In recent years he’s also taken a high-profile stance against  marijuana prohibition.

Steves was in Ashland late last week in support of Oregon’s Measure 91, which would legalize, tax and regulate marijuana, much as Colorado and Steves’ home state of Washington have. 

Steves told JPR’s Liam Moriarty his extensive travels in Europe have shown him a smarter way of dealing with cannabis than the punitive American War on Drugs.

The race for Jackson County sheriff just got a little more interesting. 

In an exclusive interview with Medford television station KDRV, three-term incumbent Mike Winters says he'll step down when his term ends on Dec. 31. And, he says, he's endorsing his challenger, Ashland Police Department Deputy Chief Corey Falls.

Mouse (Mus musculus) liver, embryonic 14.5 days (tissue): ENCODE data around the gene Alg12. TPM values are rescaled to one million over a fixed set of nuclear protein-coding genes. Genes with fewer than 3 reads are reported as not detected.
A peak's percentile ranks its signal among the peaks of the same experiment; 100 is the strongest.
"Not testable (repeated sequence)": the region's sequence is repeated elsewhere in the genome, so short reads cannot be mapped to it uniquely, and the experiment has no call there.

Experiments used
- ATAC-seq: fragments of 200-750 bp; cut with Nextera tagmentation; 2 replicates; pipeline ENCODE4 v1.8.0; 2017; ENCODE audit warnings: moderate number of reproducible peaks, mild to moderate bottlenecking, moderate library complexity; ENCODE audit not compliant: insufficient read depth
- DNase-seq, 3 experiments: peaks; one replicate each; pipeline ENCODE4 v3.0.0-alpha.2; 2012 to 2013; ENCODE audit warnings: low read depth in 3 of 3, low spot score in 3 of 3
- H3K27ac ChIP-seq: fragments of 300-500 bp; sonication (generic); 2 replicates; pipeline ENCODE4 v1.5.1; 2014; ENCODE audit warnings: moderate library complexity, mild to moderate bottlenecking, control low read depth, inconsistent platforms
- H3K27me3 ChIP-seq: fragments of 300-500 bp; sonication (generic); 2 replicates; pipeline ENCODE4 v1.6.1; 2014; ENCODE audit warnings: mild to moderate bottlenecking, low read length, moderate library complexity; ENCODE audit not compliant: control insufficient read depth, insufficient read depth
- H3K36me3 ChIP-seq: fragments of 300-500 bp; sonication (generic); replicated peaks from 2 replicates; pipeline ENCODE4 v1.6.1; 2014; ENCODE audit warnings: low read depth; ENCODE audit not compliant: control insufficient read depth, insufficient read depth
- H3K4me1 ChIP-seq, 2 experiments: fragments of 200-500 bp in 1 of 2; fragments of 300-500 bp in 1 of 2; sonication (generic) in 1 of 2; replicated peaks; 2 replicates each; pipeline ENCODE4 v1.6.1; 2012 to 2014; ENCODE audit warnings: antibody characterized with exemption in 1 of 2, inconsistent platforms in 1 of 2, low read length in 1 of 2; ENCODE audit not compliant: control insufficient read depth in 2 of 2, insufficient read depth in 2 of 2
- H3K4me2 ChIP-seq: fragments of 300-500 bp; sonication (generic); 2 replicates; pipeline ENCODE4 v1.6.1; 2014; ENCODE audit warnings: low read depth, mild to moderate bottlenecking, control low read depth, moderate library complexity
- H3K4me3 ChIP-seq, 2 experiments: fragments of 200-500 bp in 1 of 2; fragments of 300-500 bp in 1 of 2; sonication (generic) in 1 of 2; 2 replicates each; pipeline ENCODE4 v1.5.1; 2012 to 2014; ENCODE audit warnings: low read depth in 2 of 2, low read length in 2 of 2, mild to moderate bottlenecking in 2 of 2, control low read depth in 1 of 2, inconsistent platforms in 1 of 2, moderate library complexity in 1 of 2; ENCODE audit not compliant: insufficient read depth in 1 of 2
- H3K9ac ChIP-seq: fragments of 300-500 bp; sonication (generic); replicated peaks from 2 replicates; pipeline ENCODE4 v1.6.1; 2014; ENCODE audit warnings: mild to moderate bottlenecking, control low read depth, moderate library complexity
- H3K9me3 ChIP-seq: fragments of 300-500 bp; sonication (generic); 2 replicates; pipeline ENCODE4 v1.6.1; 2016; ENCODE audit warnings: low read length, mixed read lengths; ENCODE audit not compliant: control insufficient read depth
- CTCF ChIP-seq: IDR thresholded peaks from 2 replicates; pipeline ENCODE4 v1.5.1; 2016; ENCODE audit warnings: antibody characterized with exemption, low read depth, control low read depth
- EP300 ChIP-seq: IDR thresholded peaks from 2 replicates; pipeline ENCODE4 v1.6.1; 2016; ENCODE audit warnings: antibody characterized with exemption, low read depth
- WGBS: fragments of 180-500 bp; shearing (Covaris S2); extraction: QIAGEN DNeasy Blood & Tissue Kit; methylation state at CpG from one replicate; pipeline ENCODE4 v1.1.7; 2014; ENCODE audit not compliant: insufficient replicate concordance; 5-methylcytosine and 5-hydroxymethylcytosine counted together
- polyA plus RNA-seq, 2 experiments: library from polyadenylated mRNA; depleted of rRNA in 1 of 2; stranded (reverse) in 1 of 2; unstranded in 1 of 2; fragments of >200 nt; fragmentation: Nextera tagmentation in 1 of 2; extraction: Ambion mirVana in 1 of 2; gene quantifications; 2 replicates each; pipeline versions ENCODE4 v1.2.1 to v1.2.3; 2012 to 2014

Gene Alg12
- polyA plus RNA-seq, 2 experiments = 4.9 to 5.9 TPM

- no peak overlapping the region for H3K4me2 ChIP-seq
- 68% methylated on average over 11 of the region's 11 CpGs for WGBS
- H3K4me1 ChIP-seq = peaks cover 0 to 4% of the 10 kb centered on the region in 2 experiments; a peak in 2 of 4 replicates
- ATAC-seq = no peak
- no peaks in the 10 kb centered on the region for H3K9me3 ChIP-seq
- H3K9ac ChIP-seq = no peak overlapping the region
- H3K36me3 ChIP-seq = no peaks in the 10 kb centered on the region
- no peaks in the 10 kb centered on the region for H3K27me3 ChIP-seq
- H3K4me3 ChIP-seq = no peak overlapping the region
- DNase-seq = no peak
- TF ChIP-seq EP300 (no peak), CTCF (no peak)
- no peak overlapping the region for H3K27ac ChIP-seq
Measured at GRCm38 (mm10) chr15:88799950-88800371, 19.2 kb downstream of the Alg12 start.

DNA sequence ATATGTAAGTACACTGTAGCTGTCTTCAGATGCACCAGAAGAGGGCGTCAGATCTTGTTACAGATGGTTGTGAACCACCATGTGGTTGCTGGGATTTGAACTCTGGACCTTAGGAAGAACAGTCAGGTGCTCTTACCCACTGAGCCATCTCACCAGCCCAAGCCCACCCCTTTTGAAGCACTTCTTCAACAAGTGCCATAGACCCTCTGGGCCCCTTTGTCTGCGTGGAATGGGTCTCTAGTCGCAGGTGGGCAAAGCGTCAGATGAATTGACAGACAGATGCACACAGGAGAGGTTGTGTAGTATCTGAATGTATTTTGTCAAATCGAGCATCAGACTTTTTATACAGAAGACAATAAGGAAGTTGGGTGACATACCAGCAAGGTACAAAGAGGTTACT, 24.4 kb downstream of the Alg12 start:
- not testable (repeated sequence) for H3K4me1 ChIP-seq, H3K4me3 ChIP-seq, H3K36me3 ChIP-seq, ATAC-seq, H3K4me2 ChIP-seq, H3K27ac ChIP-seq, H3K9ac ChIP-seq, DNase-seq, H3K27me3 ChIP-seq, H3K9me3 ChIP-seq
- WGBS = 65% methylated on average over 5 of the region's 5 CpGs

Objective News

Oct 1, 2014

Whatever became of “objective” news reporting? You know, the kind that just gives you the facts, without any slant or bias, the kind we used to have back in the good old days?

In this current era of shouting-heads cable TV shows and hot-talk radio and incendiary blog posts, when everyone with a Twitter account can make news, it’s understandable to pine for the lost paradise of “objective” journalism.                                                                                                                                                  

Eric Teel/JPR

The Boles fire that swept through the the Siskiyou County town of Weed on Monday left a swath of devastation through this community of 3,ooo that sits in the shadow of Mount Shasta.